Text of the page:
- 1927 – 1927 Jericho earthquake. The epicenter was in the northern area of the Dead Sea. Jerusalem, Jericho, Ramle, Tiberias and Nablus were heavily damaged and at least 500 were estimated to have been killed. The death toll in Jerusalem included more than 130 people and around 450 were injured. About 300 houses collapsed or were severely damaged to the point of not being usable. The earthquake caused heavy damage to the domes of the Church of the Holy Sepulchre and the al-Aqsa Mosque, the Dome of the Rock being badly damaged. The earthquake was especially severe in Nablus where it destroyed around 300 buildings, including the Mosque of Victory and the historic parts of the Great Mosque of Nablus. The death toll in Nablus included more than 150 people and around 250 were injured. In Jericho, a number of houses collapsed, including several relatively new hotels in one of which three female tourists from India were killed. Ramla and Tiberias were also heavily damaged.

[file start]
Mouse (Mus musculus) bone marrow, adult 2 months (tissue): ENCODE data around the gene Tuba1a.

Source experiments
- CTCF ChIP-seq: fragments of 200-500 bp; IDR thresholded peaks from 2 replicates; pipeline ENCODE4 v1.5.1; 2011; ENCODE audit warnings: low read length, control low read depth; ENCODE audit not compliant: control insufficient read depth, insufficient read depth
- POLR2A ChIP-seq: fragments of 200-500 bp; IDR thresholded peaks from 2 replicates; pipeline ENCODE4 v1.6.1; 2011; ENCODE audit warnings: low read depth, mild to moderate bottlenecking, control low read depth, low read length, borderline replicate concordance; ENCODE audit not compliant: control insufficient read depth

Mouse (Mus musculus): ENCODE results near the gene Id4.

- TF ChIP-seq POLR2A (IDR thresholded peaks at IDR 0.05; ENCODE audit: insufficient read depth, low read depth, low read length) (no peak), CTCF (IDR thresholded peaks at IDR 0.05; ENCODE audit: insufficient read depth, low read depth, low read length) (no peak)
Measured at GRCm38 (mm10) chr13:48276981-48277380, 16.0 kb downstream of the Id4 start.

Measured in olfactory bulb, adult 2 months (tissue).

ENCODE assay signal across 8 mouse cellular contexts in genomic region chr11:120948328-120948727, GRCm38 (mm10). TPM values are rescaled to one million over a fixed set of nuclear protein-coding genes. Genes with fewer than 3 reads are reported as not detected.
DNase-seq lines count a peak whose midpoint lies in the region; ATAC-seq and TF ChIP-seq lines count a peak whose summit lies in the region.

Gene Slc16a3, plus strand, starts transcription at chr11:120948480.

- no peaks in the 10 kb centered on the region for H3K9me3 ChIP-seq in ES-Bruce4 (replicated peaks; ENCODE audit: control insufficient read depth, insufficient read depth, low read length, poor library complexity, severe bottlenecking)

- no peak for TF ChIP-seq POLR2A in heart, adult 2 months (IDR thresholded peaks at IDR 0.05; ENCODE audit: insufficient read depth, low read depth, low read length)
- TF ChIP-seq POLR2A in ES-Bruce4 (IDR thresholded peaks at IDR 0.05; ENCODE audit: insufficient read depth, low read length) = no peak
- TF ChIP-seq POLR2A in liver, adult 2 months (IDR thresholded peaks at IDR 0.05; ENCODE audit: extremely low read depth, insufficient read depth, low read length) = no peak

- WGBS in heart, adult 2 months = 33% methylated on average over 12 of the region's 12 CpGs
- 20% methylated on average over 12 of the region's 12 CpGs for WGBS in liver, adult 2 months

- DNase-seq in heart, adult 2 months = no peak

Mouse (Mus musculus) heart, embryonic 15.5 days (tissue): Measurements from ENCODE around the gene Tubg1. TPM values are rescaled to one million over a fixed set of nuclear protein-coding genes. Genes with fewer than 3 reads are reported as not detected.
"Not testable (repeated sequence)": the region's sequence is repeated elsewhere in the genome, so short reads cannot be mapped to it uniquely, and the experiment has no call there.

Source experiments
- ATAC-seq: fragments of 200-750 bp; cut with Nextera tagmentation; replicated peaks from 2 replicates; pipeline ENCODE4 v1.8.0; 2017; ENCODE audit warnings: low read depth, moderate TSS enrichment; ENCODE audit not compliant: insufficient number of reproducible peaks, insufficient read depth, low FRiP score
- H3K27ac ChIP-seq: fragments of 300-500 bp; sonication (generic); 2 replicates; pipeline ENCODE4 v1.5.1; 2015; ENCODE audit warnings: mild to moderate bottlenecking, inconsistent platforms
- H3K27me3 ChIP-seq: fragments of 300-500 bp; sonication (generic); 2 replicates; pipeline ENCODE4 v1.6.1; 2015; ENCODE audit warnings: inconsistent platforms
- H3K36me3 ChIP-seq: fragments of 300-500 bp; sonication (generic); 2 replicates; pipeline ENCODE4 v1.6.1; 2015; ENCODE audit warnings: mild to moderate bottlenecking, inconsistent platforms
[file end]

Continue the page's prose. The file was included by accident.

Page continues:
- 1955 - 1955 Alexandria earthquake caused damage in the Nile Delta and left at least 18 dead.
- 1969 - 1969 Sharm El Sheikh earthquake affecting the southern Sinai peninsula
Minor earthquakes (below 6.0)Edit
- 1898 – Haifa damaged by earthquake
- 1956 – Chim earthquake: In the south of Lebanon in the Chouf District; 6,000 homes destroyed, and another 17,000 damaged; 136 persons killed. Magnitude - 5.3-5.5 Mw.
- 2008 – A 5.1 Mw earthquake shook South Lebanon, causing power outages and some building damage on February 15. Of several hundred responses to the USGS' "Did you feel it?" system, three reports from northern coastal Israel indicated that a maximum Mercalli intensity of VI (Strong) was observed there. The oblique-slip shock was also felt lightly in Jerusalem, Cyprus, and Jordan.
- 2020 – A series of 4.7 Mw earthquakes occurred at a depth of 20 kilometers in the eastern Mediterranean near Burj Islam, Syria.